Guidelines for safer pedestrian crossings: understanding the factors that positively influence driver yielding to pedestrians at unsignalized intersections.
Principal Investigator(s):Raphael Stern, Assistant Professor, Civil, Environmental and Geo-Engineering
When a pedestrian tries to cross an unsignalized intersection that a driver is approaching, there are two primary potential outcomes: the driver can yield or the pedestrian can yield. Many factors influence the outcome of the interaction between a driver and a pedestrian at an unsignalized intersection. This project is focused on understanding what factors influence the driver yielding rate at unsignalized intersections, and using that knowledge to create guidelines for designing intersections that encourage drivers to yield to pedestrians.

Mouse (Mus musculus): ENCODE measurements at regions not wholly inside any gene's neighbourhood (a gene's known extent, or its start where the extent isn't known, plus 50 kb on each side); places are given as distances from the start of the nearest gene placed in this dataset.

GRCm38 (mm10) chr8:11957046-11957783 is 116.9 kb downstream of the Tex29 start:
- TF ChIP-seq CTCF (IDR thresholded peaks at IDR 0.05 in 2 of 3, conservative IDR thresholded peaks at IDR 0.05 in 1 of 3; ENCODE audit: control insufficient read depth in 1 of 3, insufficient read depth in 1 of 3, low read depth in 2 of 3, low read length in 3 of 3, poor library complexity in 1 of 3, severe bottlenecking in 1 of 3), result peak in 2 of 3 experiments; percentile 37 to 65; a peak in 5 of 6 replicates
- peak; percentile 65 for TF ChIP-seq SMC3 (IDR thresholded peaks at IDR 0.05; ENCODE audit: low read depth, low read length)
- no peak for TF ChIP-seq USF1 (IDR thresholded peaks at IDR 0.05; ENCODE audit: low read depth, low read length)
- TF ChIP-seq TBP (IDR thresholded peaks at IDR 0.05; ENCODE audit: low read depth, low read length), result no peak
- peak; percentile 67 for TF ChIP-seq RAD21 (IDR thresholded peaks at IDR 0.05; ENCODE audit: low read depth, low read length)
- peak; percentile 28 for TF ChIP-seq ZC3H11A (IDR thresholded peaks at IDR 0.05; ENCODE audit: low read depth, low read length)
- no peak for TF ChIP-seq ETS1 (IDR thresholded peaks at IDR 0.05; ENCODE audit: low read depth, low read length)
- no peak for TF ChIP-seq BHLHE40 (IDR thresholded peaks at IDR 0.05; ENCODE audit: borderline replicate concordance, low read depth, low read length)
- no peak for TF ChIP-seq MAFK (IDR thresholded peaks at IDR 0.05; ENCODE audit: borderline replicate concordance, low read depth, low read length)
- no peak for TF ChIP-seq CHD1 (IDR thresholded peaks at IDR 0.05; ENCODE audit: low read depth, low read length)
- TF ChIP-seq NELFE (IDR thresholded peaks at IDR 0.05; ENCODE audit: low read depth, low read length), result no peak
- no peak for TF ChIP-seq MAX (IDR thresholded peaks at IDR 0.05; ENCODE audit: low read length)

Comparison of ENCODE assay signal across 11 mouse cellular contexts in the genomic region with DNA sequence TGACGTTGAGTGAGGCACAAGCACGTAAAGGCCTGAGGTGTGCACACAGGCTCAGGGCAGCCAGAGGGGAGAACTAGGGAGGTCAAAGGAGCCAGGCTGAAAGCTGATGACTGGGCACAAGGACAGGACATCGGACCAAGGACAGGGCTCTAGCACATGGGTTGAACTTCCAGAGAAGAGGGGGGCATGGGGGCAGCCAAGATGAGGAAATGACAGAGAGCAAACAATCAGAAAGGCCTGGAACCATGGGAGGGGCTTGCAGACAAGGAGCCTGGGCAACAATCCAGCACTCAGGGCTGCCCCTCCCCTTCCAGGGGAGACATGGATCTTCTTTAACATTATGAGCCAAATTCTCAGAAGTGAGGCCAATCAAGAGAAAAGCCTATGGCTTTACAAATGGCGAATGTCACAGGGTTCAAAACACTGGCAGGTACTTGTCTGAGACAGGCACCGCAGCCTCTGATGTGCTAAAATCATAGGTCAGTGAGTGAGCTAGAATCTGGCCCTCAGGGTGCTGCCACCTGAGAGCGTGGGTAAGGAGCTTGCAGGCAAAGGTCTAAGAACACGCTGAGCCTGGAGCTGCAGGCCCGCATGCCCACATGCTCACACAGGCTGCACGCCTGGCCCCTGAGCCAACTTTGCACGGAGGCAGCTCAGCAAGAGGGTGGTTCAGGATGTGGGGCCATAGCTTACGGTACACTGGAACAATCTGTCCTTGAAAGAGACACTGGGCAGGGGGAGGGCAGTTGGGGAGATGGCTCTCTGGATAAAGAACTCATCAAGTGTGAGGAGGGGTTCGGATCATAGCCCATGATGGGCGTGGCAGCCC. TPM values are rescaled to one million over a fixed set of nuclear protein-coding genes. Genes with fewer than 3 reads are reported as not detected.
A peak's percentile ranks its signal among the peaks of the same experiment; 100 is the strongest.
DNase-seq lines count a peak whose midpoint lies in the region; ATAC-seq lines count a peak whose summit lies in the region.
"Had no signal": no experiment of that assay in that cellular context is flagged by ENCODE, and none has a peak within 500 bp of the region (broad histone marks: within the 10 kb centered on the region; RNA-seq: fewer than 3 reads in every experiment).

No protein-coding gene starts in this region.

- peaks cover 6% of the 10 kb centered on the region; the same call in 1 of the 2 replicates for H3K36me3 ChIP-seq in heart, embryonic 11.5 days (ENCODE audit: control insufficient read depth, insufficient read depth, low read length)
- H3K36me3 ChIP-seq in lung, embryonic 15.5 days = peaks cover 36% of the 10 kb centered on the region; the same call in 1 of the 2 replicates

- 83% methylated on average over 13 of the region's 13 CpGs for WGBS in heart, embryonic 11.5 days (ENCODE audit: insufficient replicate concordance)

One factor thought to influence driver yielding is the speed at which the driver is approaching the intersection. Another factor that may influence yielding rate is the sight distance, which influences how easily a driver is able to perceive a pedestrian approaching an intersection. Other factors that may influence yielding rate include land use context and lighting (e.g., morning, midday, evening), among others. This study is collecting data on how these factors influence yielding rate my collecting field data using pole-mounted video cameras in conjunction with radar units that can identify the speed that the driver is approaching the intersection. The video data will be manually labeled to identify the outcome of each driver-pedestrian interaction. The data will then be analyzed using statistical analysis (e.g., logistic regression) to identify the likelihood of a driver yielding to a pedestrian as a function of the variables considered. This data will also be used to construct a table that tells the empirical probability of a driver yielding for each combination of speed and sight-distance observed.